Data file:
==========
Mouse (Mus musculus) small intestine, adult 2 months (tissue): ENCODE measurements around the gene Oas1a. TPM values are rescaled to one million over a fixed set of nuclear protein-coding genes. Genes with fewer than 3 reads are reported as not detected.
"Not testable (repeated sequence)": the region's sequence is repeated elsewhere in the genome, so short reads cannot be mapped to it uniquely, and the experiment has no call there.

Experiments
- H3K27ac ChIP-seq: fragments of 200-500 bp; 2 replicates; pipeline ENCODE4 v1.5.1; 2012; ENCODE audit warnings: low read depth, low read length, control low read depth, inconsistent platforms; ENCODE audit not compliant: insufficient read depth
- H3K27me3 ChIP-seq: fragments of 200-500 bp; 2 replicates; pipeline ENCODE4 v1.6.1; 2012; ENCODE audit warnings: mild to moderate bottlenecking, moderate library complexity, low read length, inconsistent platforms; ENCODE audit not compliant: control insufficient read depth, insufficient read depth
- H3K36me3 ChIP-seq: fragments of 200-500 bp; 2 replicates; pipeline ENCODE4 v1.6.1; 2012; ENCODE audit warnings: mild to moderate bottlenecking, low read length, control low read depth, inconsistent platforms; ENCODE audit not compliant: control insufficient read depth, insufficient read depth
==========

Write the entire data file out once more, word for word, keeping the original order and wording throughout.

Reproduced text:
Mouse (Mus musculus) small intestine, adult 2 months (tissue): ENCODE measurements around the gene Oas1a. TPM values are rescaled to one million over a fixed set of nuclear protein-coding genes. Genes with fewer than 3 reads are reported as not detected.
"Not testable (repeated sequence)": the region's sequence is repeated elsewhere in the genome, so short reads cannot be mapped to it uniquely, and the experiment has no call there.

Experiments
- H3K27ac ChIP-seq: fragments of 200-500 bp; 2 replicates; pipeline ENCODE4 v1.5.1; 2012; ENCODE audit warnings: low read depth, low read length, control low read depth, inconsistent platforms; ENCODE audit not compliant: insufficient read depth
- H3K27me3 ChIP-seq: fragments of 200-500 bp; 2 replicates; pipeline ENCODE4 v1.6.1; 2012; ENCODE audit warnings: mild to moderate bottlenecking, moderate library complexity, low read length, inconsistent platforms; ENCODE audit not compliant: control insufficient read depth, insufficient read depth
- H3K36me3 ChIP-seq: fragments of 200-500 bp; 2 replicates; pipeline ENCODE4 v1.6.1; 2012; ENCODE audit warnings: mild to moderate bottlenecking, low read length, control low read depth, inconsistent platforms; ENCODE audit not compliant: control insufficient read depth, insufficient read depth